Powers to press North Korea at swan-song talks
Reuters - Wednesday, December 3
By Jon Herskovitz
SEOUL, Dec 3 - Regional powers said on Wednesday they will use a meeting next week, likely to be the Bush administration's last major forum with North Korea, to press the reclusive state to verify claims about its nuclear programme.
Analysts said North Korea, sensing U.S. President George W. Bush's team is looking for a rare diplomatic success before leaving office in January, may try to squeeze last-minute concessions at the six-party meeting next week in Beijing.
Failing that, it will likely wait until the next president takes office.
The most recent stumbling block in a disarmament-for-aid deal the North reached with China, Japan, Russia, South Korea and the United States is Pyongyang's objection to allowing international inspectors to take samples out of the country for testing.
"We agreed that it should be made clear what is to be done, so there is no room for misunderstanding or misinterpretation among the six parties when the verification process starts," Japan's envoy Akitaka Saiki told reporters in Tokyo after meeting the U.S. and South Korean envoys to the talks.
North Korea's seasoned nuclear envoy Kim Kye-gwan and the top U.S. negotiator Christopher Hill are expected to meet soon in Singapore to set the tone for the six-party talks in Beijing.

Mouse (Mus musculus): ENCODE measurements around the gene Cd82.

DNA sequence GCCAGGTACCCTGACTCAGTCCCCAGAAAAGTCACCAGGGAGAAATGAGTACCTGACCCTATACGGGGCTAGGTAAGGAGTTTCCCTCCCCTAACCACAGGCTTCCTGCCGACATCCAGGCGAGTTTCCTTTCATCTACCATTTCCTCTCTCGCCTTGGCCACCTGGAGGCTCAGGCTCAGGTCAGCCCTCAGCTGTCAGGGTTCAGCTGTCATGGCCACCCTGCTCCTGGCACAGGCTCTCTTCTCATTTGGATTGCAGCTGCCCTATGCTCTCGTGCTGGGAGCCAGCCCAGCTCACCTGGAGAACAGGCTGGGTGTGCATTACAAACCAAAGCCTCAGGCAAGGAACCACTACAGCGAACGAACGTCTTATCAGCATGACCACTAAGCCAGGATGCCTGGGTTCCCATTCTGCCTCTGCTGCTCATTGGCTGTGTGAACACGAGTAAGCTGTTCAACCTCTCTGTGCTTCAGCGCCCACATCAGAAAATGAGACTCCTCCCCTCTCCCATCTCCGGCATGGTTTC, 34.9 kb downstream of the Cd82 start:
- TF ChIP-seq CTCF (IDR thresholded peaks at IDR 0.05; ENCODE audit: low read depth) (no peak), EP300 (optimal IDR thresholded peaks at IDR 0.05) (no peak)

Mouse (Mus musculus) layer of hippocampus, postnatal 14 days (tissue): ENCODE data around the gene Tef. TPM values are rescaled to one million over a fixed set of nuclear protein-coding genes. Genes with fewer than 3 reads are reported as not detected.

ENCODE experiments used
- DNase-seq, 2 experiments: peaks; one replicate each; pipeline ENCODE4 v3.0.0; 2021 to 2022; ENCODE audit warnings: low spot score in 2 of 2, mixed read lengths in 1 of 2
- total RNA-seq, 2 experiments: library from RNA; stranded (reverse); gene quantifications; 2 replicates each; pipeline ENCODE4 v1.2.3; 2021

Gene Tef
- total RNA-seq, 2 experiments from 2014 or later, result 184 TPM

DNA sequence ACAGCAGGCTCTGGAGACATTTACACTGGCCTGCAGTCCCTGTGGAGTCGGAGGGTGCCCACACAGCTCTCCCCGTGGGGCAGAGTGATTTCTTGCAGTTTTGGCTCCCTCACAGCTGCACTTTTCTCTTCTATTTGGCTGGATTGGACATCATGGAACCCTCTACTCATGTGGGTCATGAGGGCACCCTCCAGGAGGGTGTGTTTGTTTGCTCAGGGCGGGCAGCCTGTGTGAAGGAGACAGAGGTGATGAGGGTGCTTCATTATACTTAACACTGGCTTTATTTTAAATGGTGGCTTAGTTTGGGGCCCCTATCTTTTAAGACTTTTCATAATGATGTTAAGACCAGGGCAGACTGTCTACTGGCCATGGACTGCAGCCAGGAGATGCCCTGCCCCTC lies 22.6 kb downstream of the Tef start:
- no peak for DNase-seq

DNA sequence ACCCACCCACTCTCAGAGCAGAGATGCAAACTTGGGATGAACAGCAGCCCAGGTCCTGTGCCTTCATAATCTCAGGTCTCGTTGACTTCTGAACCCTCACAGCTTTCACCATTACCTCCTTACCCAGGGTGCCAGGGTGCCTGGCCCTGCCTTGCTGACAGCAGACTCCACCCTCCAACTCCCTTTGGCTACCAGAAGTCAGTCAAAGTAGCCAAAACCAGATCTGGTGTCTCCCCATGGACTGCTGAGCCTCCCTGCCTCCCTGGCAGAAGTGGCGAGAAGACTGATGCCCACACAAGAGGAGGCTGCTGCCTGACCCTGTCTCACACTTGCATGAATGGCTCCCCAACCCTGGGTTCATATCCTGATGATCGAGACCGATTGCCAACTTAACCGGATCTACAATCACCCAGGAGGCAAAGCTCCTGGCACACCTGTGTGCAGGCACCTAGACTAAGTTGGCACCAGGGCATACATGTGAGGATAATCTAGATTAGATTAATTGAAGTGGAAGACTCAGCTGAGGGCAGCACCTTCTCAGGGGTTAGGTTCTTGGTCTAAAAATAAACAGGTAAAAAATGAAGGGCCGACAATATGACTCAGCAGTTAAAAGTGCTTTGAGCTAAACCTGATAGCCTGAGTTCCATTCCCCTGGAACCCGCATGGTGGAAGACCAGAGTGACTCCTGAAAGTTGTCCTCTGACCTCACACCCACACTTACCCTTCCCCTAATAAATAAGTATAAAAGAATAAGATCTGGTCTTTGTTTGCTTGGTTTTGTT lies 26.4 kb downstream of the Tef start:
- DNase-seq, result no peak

Hill has been criticised by conservatives in Washington for being too flexible with North Korea and not obtaining detailed information from Pyongyang about its suspected programme to enrich uranium for weapons, or for proliferating technology to countries such as Syria.
President-elect Barack Obama has mostly supported Bush's North Korea diplomacy. The one thing Obama appears willing to consider, and which analysts say North Korean leader Kim Jong-il dearly prizes, is the first direct talks with a U.S. president.
"Further discussion on verification would only be possible after Obama takes office and sets it as a priority. Until then, the U.S. will likely remain in limbo on North Korean issues," said Kim Seung-hwan, with the Centre for Strategic and International Studies in Seoul.
Impoverished North Korea has spent the best part of two decades goading U.S. presidents and regional powers into handing over billions of dollars to curtail, but never actually end, its nuclear weapons programme, which is considered one of Asia's biggest security threats.
The North has largely cut ties with South Korea, once a major aid donor, in anger at the tough policies of its conservative president who took office in February. In the meantime, it has won concessions in the nuclear talks that benefit its economy. (Additional reporting by Isabel Reynolds in TOKYO and Kim Junghyun in SEOUL; Editing by Paul Tait)
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